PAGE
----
When creating a holiday newsletter or a PDF outlining your company’s new dental plan, you generally don’t have a cadre of nitpicking designers and copy editors to help you—you may not even have a page-layout program other than Microsoft Word. But no one else has to know that.
In fact, it’s surprisingly easy to create professional-looking newsletters, using only the typesetting tools built into your word processor.
If your newsletters suffer from a boring or clumsy design, my makeover plan will help. By following the editing and typesetting rules the pros follow, you can give your work a fresh new look and make it easier to read. And the best part is that all these adjustments are possible not only in professional layout programs such as QuarkXPress and Adobe InDesign, but also in Word 2004 (as well as other versions) and Pages, part of Apple’s $79 iWork ’05 suite.
Divide the page
Nothing kills a reader’s enthusiasm more quickly than a long, unbroken block of text (see screenshot).
Rather than cramming a year’s worth of activities into one narrative, look for ways to break out some pieces into stand-alone stories. Then place each of those stories in its own text box.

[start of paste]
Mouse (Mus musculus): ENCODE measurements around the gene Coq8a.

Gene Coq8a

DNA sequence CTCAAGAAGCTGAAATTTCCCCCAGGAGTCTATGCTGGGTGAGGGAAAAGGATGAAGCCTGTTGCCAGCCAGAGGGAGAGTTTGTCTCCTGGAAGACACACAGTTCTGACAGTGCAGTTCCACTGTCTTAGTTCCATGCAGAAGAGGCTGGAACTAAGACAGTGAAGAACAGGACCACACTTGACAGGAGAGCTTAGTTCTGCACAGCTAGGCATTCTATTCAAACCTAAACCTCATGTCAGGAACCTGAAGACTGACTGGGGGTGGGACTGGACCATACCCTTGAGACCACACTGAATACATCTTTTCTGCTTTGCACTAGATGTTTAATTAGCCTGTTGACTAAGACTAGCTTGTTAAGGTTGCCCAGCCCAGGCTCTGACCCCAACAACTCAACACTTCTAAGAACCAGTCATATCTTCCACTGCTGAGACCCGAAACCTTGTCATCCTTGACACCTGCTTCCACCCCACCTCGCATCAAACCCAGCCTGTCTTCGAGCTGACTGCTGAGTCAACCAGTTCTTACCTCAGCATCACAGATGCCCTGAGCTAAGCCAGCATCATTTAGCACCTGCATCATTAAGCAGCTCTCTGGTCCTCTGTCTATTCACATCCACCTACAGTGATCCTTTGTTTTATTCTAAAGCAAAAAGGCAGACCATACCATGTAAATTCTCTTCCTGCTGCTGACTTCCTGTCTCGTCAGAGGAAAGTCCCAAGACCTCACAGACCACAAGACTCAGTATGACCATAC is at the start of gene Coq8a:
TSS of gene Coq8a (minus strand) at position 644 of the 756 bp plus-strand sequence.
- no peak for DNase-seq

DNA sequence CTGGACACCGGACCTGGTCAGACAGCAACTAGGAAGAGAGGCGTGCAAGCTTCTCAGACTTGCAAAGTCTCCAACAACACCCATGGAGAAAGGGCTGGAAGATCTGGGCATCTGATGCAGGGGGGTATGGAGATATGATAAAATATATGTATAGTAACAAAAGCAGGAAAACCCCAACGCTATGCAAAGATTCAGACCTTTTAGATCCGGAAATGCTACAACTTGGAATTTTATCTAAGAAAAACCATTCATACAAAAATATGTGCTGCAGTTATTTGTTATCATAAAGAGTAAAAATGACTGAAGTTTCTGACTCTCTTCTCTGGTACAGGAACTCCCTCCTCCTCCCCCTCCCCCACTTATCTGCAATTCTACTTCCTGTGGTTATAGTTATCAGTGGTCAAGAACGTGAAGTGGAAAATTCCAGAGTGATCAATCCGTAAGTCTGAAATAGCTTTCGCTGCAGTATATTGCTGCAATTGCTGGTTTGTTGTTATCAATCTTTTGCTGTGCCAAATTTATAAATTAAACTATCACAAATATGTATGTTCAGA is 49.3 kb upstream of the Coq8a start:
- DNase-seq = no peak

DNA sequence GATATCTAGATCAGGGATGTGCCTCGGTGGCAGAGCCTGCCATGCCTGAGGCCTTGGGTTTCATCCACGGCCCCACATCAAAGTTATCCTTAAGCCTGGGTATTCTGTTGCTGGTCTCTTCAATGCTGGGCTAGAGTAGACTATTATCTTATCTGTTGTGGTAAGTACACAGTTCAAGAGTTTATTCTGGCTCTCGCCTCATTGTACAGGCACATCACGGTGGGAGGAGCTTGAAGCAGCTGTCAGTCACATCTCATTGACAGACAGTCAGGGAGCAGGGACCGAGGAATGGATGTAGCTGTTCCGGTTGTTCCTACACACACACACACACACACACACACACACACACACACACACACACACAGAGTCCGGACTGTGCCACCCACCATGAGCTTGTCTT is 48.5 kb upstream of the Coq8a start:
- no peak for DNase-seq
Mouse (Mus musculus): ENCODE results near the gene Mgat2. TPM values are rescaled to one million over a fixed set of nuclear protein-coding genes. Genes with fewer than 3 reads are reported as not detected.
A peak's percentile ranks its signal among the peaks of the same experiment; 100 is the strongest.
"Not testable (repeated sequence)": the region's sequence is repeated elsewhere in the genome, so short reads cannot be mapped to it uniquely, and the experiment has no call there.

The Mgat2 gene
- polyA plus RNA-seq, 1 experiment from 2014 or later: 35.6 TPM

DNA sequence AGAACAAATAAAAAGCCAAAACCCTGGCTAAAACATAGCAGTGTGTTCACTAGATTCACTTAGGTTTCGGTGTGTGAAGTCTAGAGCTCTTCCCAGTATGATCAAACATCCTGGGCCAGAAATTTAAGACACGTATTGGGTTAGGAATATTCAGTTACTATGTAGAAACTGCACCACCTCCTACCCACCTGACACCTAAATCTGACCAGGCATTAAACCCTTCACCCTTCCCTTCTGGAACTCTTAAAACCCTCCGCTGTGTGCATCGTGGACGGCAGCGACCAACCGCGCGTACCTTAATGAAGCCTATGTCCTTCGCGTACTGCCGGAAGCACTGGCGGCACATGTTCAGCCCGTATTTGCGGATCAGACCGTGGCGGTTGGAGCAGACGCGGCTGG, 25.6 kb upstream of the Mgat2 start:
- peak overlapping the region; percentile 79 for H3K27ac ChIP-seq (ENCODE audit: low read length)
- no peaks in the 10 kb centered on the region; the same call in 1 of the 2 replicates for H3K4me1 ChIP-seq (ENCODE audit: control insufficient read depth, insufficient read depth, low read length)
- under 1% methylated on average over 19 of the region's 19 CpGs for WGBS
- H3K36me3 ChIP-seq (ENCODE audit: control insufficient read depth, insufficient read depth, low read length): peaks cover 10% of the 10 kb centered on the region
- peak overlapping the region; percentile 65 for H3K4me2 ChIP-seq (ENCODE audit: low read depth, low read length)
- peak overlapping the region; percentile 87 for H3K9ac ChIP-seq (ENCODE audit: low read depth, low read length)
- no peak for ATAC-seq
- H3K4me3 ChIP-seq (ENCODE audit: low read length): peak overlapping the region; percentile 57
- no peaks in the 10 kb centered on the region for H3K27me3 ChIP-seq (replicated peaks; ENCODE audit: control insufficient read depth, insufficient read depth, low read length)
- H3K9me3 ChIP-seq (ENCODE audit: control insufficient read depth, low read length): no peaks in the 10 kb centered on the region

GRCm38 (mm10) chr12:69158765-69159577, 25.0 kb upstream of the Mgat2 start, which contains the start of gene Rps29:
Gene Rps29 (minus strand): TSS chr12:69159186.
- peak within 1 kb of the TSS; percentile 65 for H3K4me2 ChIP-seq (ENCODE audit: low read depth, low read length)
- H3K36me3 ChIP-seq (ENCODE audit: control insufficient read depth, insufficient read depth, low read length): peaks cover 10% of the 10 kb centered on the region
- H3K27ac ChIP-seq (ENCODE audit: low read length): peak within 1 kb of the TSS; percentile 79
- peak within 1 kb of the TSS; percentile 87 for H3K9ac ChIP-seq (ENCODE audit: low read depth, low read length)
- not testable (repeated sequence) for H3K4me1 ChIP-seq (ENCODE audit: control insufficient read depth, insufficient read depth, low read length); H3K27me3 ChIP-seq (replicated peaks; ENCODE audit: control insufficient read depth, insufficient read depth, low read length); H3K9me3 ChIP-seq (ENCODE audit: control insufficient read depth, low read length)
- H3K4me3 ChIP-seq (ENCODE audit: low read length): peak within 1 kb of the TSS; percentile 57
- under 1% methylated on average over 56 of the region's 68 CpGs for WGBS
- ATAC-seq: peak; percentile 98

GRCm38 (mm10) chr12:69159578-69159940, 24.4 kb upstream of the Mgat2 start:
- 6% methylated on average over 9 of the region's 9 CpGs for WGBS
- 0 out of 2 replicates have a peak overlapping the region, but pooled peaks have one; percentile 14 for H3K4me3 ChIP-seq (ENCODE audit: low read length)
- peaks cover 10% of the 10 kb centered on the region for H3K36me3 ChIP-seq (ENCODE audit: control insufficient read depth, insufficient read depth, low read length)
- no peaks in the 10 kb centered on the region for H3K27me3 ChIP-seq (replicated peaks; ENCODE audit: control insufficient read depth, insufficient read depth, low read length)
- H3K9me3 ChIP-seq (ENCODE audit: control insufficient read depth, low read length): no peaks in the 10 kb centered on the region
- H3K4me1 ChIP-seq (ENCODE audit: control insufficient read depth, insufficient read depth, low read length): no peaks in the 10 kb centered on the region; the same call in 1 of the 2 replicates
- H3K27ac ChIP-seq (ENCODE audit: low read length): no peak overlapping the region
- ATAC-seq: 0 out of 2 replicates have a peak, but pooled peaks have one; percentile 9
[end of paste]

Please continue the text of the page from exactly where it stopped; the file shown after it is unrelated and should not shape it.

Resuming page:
To create a new text box in Word, go to Insert: Text Box and then click and drag to draw the box on screen. To give the box a background color and help separate it from the rest of your text, choose Format: Text Box and click on the Colors And Lines tab. To remove the default border around the box, set Line Color to No Line.
To create a new text box in Pages, go to Insert: Text (if the menu item is grayed out, click on the edge of your document to hide the blinking cursor) and then drag the edge of the box to create the desired shape. You can add a fill color or a border from the Graphic section of the Inspector palette.
If you can’t turn your long story into a few shorter stories, you may be able to separate your text into smaller chunks by adding subheads. Leave an empty line above each subhead, but not below it—you want the eye to associate the subhead with the paragraph beneath it. Also, make your subheads similar in size to your body text (you can use a special font or color to help them stand out). If the subhead is much bigger than the body text, it could mess up text alignment.
To ensure that your subheads are consistent—a key tenet of good design—create a style for them. Once you’ve designed a subhead, highlight it. In Word, go to Format: Style. Click on New and give the subhead style a name. If you’d like to use it in other documents, select the Add To Template option. Then click on OK. In Pages, click on the plus sign (+) at the bottom of the Styles drawer (if you don’t see the drawer, press Command-shift-T to open it).
Add white space
on your page can be just as important as what
. Elements tend to look messy when they’re crowded together. Leaving breathing room around all the items on your page will make your document more inviting.
Set Wide Margins